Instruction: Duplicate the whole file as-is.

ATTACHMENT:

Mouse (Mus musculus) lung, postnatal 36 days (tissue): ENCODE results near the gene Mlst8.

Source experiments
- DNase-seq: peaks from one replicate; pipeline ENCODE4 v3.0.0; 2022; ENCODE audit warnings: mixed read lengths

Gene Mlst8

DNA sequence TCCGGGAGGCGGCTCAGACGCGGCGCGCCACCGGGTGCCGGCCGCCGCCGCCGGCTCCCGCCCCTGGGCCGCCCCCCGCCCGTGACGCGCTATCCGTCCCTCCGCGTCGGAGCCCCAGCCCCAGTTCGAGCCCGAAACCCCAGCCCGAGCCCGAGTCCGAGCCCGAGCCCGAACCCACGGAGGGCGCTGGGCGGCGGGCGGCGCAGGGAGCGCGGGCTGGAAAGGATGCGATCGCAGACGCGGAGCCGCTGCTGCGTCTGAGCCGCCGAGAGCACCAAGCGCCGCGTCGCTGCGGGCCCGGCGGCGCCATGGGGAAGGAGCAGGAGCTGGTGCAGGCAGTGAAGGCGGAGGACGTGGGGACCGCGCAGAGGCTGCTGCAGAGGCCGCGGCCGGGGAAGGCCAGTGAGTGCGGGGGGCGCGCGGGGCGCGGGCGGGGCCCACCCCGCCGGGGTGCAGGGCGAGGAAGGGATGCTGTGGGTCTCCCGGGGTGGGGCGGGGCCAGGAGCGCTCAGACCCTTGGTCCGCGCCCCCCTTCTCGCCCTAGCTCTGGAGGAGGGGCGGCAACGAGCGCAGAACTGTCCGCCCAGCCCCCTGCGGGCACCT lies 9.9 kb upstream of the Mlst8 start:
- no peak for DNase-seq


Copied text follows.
Mouse (Mus musculus) lung, postnatal 36 days (tissue): ENCODE results near the gene Mlst8.

Source experiments
- DNase-seq: peaks from one replicate; pipeline ENCODE4 v3.0.0; 2022; ENCODE audit warnings: mixed read lengths

Gene Mlst8

DNA sequence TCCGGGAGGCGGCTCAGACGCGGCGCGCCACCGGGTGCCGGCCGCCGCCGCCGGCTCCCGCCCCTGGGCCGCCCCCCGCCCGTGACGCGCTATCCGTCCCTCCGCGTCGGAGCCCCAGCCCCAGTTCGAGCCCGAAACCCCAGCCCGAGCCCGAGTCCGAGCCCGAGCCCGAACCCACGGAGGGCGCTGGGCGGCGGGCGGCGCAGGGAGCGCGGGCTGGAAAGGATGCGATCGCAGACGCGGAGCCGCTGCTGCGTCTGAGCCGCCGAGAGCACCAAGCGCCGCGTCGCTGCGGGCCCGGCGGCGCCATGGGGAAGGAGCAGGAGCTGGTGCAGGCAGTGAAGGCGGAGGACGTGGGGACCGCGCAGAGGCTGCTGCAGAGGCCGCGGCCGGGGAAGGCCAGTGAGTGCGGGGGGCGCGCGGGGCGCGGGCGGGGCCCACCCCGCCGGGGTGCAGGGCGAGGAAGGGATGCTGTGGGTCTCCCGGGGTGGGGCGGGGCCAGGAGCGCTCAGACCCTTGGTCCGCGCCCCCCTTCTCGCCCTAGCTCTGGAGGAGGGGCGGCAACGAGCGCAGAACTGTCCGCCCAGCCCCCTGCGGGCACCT lies 9.9 kb upstream of the Mlst8 start:
- no peak for DNase-seq